"I'm the greatest actress in the world and the greatest failure, and nobody gives a damn."
Chances are, unless you came across this post while looking for information about Jeanne Eagels, that you've never heard the name, let alone known the reputation that Eagels enjoyed among her contemporaries as an incandescent, proto-method actress. She was beautiful and brilliant, acclaimed as a great genius, and yet she also seemed to be in a hurry to destroy her career and her life.
She was born into a poor family in Kansas, ran off to join a traveling theatrical company at age 12, landed in New York, remade herself, became a chorine and a Ziegfeld Girl, studied acting and became a sought after theatrical name. As her heavy schedule - which soon included silent films - began to weigh on her, she self-medicated with pills, alcohol and possibly harder stuff.
Soon, after dozens of successful roles, she became a Broadway super-star playing Sadie Thompson in Somerset Maugham's "Rain." As her fame increased, so did her reputation for temperamental behavior and even unreliability. She drank even during performances and made work difficult for her co-stars and directors, but she also focused her performance like a laser and communicated her great reserves of emotional pain in a focused way that had scarcely been seen before. The word "genius" became permanently attached to her name.
Her "Rain" director John C. Williams said of her, "First off, she knew to perfection, and adhered to as to a religion, the art of listening in acting. At every performance, whether the first, or the hundredth, the speeches of the character addressing her were not merely heard but listened to. Hence there was always thought and belief and conviction behind every speech and scene of her own-- the essence of theater illusion."
This was not always so typical of stage divas, and it gives an idea of why young Barbara Stanwyck, for one, was so enthralled by Eagels, and why she emulated her acting style throughout her career. It's one of the keys to good acting, and Eagels mastered it early on.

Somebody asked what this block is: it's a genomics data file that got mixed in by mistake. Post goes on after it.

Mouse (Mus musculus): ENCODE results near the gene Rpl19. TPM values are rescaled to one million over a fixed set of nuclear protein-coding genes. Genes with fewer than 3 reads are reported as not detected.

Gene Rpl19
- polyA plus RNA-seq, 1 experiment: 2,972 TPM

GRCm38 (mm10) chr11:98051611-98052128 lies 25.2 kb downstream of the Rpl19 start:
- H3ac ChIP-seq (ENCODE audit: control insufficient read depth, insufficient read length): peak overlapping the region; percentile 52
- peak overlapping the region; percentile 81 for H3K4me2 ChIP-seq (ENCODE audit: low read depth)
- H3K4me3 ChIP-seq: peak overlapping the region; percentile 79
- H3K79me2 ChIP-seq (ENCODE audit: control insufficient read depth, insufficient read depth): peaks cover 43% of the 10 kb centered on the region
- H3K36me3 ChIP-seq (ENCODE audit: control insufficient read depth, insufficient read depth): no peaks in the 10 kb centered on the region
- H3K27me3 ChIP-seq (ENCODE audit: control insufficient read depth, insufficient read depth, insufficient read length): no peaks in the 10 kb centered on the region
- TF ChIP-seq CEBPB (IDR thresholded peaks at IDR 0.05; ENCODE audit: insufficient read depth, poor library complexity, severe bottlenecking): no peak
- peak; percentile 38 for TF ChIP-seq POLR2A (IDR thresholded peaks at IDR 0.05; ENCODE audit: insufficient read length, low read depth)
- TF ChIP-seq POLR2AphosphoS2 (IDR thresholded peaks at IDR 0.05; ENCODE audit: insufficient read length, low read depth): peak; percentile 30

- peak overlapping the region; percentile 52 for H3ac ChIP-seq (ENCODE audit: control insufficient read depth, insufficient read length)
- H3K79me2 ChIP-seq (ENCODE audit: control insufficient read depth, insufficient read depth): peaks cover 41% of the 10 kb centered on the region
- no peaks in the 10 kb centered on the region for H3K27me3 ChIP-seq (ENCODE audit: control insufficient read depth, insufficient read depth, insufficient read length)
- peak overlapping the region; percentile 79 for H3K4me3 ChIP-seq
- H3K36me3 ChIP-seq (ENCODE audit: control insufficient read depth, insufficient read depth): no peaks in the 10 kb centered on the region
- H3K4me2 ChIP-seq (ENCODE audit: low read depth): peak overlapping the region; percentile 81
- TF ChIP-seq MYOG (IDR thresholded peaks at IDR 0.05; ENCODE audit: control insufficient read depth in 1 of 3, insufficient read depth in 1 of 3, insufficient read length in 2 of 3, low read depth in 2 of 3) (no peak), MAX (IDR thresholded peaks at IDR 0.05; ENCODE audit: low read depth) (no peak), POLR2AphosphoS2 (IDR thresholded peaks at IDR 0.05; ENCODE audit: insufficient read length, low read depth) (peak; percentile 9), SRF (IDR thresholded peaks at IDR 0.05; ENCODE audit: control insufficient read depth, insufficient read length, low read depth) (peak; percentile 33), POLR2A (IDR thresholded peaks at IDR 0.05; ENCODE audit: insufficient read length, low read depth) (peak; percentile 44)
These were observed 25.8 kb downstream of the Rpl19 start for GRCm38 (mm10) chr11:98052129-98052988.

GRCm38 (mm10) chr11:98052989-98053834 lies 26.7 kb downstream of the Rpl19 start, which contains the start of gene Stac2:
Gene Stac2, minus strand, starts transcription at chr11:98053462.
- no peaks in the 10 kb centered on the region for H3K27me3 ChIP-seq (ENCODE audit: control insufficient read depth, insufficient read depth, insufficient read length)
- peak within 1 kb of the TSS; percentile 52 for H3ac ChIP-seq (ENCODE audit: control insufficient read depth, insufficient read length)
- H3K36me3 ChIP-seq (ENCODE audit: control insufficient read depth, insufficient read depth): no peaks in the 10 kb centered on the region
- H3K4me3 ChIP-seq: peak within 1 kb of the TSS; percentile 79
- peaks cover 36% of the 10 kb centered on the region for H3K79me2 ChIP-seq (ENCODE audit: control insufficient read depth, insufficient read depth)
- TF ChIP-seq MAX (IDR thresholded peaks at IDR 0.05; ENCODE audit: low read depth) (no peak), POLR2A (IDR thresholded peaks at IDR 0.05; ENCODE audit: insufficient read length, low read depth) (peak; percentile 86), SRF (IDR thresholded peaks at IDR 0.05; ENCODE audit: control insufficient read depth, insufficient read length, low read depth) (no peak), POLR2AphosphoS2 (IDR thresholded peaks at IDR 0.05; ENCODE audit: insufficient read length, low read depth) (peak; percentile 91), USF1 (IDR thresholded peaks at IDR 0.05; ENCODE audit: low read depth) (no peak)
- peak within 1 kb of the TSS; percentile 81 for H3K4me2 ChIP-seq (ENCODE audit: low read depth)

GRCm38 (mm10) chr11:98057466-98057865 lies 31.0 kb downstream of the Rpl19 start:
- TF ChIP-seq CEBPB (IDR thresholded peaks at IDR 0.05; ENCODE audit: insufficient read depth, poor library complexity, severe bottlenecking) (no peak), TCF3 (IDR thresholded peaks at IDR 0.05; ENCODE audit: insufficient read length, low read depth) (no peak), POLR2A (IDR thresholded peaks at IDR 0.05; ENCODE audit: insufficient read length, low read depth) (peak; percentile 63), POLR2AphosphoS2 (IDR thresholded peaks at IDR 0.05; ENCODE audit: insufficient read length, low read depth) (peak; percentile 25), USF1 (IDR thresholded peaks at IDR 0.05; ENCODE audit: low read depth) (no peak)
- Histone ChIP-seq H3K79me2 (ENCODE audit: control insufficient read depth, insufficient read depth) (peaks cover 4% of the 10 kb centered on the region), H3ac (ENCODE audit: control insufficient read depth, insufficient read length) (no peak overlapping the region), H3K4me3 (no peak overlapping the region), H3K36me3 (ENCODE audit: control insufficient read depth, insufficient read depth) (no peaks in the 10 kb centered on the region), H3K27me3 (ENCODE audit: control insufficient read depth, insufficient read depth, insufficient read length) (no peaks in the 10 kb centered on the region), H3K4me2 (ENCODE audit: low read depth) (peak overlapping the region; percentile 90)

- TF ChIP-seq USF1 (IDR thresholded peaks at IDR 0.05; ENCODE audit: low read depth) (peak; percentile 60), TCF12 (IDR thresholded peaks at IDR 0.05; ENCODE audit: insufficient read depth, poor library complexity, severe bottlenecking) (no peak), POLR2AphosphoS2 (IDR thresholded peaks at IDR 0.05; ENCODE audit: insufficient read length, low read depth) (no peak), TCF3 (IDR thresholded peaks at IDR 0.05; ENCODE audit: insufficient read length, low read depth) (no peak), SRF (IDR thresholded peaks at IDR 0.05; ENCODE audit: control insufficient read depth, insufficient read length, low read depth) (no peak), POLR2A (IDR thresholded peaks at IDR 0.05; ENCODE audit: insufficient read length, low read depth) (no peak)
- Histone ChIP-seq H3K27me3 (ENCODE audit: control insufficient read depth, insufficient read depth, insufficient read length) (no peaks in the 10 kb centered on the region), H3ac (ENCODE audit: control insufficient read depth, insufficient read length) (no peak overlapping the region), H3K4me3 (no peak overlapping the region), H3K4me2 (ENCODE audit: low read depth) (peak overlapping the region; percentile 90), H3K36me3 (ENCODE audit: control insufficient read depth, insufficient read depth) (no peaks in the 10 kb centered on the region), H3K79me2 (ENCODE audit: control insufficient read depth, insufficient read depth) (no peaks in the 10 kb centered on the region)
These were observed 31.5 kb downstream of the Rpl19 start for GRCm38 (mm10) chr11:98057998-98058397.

Her self-destructive behavior, not helped a bit by an abusive marriage to an ex-football hero, helped drive her out of Hollywood. She would disappear for days on end during shoots, a thought that must send shivers up the spine of anyone who has ever worked in films. But one producer, Monta Bell, thought that no-one as talented, well-spoken, and glamorous should be kept from the screen and he cast her in Paramount's very first talkie THE LETTER. It was a smash hit and Eagels' performance was electric.
It was to be her next-to-last job. She made one more film, JEALOUSY, but no one considered it a worthy successor to THE LETTER. She died on the night of October 3, 1929, aged 39. Her death was variously attributed to alcohol, sleeping pills and heroin. It was as sensational a story as can be imagined, made all the more so because it happened in New York, the hub of gutter journalism*. She was posthumously nominated for an Academy Award for her performance in THE LETTER, but did not win.
Today we can only gauge Eagels' power from anecdotal remembrances and a couple of films. A biopic of her life was made in 1957, starring Kim Novak. It was primarily a work of fiction and fetishized her Fitgerald-era beautiful damned life.
The following clip, and the movie it is excerpted from, gives us an idea of the rare combination of talent, beauty and emotional power Eagels contributed to her work and, through the example set by Stanwyck and other acolytes, to the art itself. This is her big speech from THE LETTER. It spoils the plot, so if you want to watch the whole film - and you should - watch it here. Otherwise, enjoy the majesty of Jeanne Eagels in THE LETTER:
*Interesting factual tidbit provided by Jeanne Eagels superfan Richard Linklater - the young reporter who got the scoop about Eagels' death was none other than Samuel Fuller.